Intended for healthcare professionals


Religious leaders call for an end to discrimination against people living with AIDS

BMJ 2010; 340 doi: (Published 26 March 2010) Cite this as: BMJ 2010;340:c1726
  1. Tony Sheldon
  1. 1Utrecht

    In the first summit of its kind, about 40 religious and spiritual leaders from every continent and many faiths pledged this week to work to eliminate stigma and discrimination against people living with HIV/AIDS. They stressed that “AIDS was an illness, and not a sin,” and spoke of “remorse” for the harm people with HIV have suffered in the name of religion.

    The summit, held in the Netherlands, was organised by the Geneva based Christian network, the Ecumenical Advocacy Alliance. Leaders who were Buddhist, Christian (Protestant and Roman Catholic), Hindu, Jewish, Muslim, Baha’í, and Sikh met with executive directors of the Joint United Nations Programme on HIV/AIDS (UNAIDS) and the United Nations Population Fund (UNFPA).

    In a joint statement they called for “universal respect for the human rights” of people affected by HIV and a “renewed sense of urgency” in response to HIV that included “holistic prevention including safer practices.”

    Each participant signed a personal pledge, which included a commitment “to protect human rights within my faith community.” It also said that “clear words and actions that stigma and discrimination… are unacceptable” were now needed.

    Michel Sidibe, UNAIDS executive director, said religious leaders had a vital role to play which included promoting “community solidarity” so ensuring “dignity and respect,” and the Reverend Dr Richard Fee, the Alliance chair and member of the Canadian Presbyterian Church, argued that in the midst of “AIDS fatigue” religious leaders could “inspire change.”

    The summit heard that faith based groups provide 30% to 70% of health care in Africa. In Lesotho and Zambia they account for 40% to 70% of HIV related care.

    Norway’s bishop emeritus Dr Gunnar Stålsett said he felt a sense of humility that although faith based organisations were prominent care givers, they were also among those promoting stigma.

    Representatives of people who are HIV positive were also present at the summit in an attempt to “bridge the gap” with religious leaders.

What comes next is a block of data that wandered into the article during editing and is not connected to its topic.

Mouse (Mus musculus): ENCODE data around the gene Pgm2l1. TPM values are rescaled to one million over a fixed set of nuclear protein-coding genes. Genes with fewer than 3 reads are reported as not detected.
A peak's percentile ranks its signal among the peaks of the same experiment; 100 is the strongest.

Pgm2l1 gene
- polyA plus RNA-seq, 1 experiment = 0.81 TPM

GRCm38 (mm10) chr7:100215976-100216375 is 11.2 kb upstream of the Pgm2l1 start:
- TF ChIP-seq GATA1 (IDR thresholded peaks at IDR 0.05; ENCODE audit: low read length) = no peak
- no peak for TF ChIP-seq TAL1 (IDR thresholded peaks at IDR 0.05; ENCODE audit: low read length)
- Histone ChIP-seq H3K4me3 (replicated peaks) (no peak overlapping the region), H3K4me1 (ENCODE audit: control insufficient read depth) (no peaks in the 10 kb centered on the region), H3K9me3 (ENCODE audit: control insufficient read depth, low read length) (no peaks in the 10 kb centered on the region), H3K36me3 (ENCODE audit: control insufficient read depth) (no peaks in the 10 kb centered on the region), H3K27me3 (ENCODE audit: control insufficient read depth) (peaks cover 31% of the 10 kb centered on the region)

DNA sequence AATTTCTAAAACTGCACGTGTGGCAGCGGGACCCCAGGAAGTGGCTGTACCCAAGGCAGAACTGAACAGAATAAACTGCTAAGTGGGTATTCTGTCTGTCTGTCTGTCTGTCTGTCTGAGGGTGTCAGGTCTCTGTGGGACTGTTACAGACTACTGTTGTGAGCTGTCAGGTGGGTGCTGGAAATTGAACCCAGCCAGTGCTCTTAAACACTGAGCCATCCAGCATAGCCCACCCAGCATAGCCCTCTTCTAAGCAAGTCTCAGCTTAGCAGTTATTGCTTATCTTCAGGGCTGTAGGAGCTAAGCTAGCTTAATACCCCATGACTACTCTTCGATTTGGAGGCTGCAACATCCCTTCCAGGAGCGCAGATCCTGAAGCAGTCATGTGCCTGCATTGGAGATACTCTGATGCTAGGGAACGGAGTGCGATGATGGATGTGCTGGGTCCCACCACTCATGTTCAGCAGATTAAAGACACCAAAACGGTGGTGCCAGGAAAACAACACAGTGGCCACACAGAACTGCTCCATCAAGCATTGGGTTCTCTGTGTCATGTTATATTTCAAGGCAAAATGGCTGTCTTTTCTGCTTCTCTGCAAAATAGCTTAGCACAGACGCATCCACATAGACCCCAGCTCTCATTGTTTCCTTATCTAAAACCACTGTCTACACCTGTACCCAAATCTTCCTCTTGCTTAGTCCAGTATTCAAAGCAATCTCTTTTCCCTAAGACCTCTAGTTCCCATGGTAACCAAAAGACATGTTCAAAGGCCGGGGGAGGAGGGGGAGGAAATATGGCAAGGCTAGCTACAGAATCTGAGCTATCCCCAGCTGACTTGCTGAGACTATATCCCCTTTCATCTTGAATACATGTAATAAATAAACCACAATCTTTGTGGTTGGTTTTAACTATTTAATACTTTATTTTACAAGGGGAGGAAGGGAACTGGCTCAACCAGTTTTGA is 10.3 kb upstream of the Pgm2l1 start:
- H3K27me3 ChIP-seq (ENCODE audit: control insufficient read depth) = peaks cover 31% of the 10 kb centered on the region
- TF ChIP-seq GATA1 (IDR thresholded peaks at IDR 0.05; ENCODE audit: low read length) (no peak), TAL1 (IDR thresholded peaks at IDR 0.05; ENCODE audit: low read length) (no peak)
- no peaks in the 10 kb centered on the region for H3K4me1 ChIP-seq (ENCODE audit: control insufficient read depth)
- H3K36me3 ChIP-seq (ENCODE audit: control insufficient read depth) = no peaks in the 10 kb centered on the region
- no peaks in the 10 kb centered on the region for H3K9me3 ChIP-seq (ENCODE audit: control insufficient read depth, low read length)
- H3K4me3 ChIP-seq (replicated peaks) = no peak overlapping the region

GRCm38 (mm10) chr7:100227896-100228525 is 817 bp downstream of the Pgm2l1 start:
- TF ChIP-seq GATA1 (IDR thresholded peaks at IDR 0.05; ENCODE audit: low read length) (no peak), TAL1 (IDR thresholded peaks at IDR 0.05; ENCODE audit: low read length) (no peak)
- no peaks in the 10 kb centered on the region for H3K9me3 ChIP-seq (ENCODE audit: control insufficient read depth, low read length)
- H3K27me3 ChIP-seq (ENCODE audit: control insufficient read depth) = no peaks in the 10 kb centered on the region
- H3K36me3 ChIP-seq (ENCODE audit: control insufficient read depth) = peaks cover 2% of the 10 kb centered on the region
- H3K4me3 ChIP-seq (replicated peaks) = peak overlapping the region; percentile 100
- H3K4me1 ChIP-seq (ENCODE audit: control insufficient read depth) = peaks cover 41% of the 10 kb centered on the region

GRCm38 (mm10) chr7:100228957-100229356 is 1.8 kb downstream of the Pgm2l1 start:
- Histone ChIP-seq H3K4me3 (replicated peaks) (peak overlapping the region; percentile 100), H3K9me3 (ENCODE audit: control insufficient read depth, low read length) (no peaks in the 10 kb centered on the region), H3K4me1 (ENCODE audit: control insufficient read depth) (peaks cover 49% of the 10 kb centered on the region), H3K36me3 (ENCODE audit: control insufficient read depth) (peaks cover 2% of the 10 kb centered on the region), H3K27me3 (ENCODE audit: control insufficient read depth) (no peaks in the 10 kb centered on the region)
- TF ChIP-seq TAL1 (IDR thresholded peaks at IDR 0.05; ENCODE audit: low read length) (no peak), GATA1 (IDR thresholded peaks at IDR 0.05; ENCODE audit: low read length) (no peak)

The reverend Patricia A Sawo, a Pentecostal church pastor in Kenya’s rift valley and the UK Tearfund’s HIV/AIDS ambassador, experienced discrimination when she disclosed her HIV positive status in 2000. She stressed that the shame and stigma associated with HIV/AIDS in Africa has driven the problem underground and made it far worse.

    “Whenever AIDS is talked about it is seen as affecting only a minority of people, of equalling sex outside of marriage or punishment from God—that is not true. That is what creates stigma,” she said.

    Concluding, Rabbi David Rosen from Jerusalem said, “It has taken an enormous global challenge to bring us together as religious leaders. This challenge enables us to be what we should be, working together for the betterment of humanity.”

    The summit is the latest event in a series of collaborations between the UN and religious groups. In December UNAIDS released a strategic framework for partnership with faith based groups in response to HIV.

    The summit comes a year after the Roman Catholic Pope Benedict XVI declared that condom use exacerbated the HIV/AIDS problem. His comments were condemned as irresponsible and for putting religious dogma before the lives of Africans (BMJ 2009;338:b1206; doi:10.1136/bmj.b1206).


    Cite this as: BMJ 2010;340:c1726

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